“I am the youngest of five. My four older siblings all have a condition called Fragile X, which is a genetic condition causing intellectual disability, and out of the four, three of them have hemophilia. It was extremely hard growing up with siblings who not only had one condition but two, especially being the youngest. I had to grow up fast; I didn’t have time to play with dolls or do any girly stuff. I had to know how to cook and clean at a very young age, and I had to learn about responsibilities.
Our biological dad left our life when I was four years old. He did come in and out of our life throughout the years, but he never fully stuck around for good. My step-father, who was around growing up and in my adult life was a complete d*****bag. He took a family in, but couldn’t help build and raise the family he took in. Instead, all I knew he loved to do was drink and abuse drugs. As the years went on, life got extremely more difficult.
My brothers as well got more difficult with their behaviors. What made it more complicated was the fact that when my brothers would have behaviors, we had to be careful where they would have their behaviors and make sure there wasn’t anything that could cause them to have a bleed. Their behaviors consisted of hitting themselves or people around them or throwing objects that were nearby. I have been hit by my siblings since I was around 5 years old, and I already knew as soon as they had a behavior, I had to run and hide wherever I found a good place, and sometimes it was too late.
There was one incident where my mom and I had gone to take one of my siblings to a group home to be placed, and my other sibling who was with us started to have a behavior, pulling my hair and hitting me in front of the staff from the group home. Later that night, the police officer came, and my mother hid my brother. The officer checked my body for marks and asked for my brother. My mom mentioned he wasn’t there because, at that time, she was afraid, and she didn’t know whether they would remove me or take my brother away.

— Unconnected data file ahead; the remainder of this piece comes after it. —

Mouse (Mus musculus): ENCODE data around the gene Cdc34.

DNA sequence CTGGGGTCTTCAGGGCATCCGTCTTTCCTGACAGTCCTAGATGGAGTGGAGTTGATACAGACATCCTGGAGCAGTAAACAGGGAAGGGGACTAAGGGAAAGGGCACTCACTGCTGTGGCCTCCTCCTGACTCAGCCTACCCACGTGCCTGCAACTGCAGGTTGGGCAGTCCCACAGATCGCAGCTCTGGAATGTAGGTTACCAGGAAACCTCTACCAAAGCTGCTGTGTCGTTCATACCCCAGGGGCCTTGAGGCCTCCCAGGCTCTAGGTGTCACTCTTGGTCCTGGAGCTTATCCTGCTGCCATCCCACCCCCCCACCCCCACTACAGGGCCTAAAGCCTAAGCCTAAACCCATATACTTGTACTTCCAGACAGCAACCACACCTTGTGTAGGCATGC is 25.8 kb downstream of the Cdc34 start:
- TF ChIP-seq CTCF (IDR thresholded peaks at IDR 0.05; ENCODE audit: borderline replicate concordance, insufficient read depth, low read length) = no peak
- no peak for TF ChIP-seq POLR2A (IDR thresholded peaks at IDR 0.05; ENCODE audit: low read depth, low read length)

By the time I was 12 years old, my step-dad was coming in and out of jail for all sorts of things, so my mother would travel to go see him depending on where he was booked. Sometimes, I would stay home with my siblings, and sometimes she would leave us with a babysitter. I had to help the babysitter we would stay with because she had no idea at times what their needs were because of how they talk. It was hard to understand certain things.
By the time I was 12 and a half, I was in 7th grade, and I remember hanging out with the want-to-be gangsters because they would show me love and respect. Little did I know, I was only hurting my siblings and my mother, but deep down inside I was trying to cover a void I had, and that was the void of love. I ended up changing, but it took an amazing police officer to help change me into a better person and make me realize what was important.
I have always protected my siblings from a young age because my mom would always tell me I had to protect them. That was ingrained in my head since I was a child, and as I got older I cried all the time because I felt lonely, and I felt like no one would ever understand my situation. I wanted a relationship already because I wanted someone to understand me.
At the age of 12, I got into a relationship with my first boy crush who was 16. We had sex, which at the time I thought was normal, but I found out years later what he had done was rape. By then, it was too late to do anything about it. The sad part about that was he was my cousins’ friend, and my cousins never stood up for me. I think I was taken advantage of because of how my siblings are and how my step-dad was. I think if I had someone to stand up and protect me, I wouldn’t have been used or abused by my cousins and their friends like I was.
I was the odd one out of the bunch because of how my siblings are. I always loved and continue to love my siblings, but growing up, I wish I had someone to stand up for me or have my back. I wish I had someone to play with or have girls’ nights. It was hard because I understood my siblings and did for them what no one did for me but me.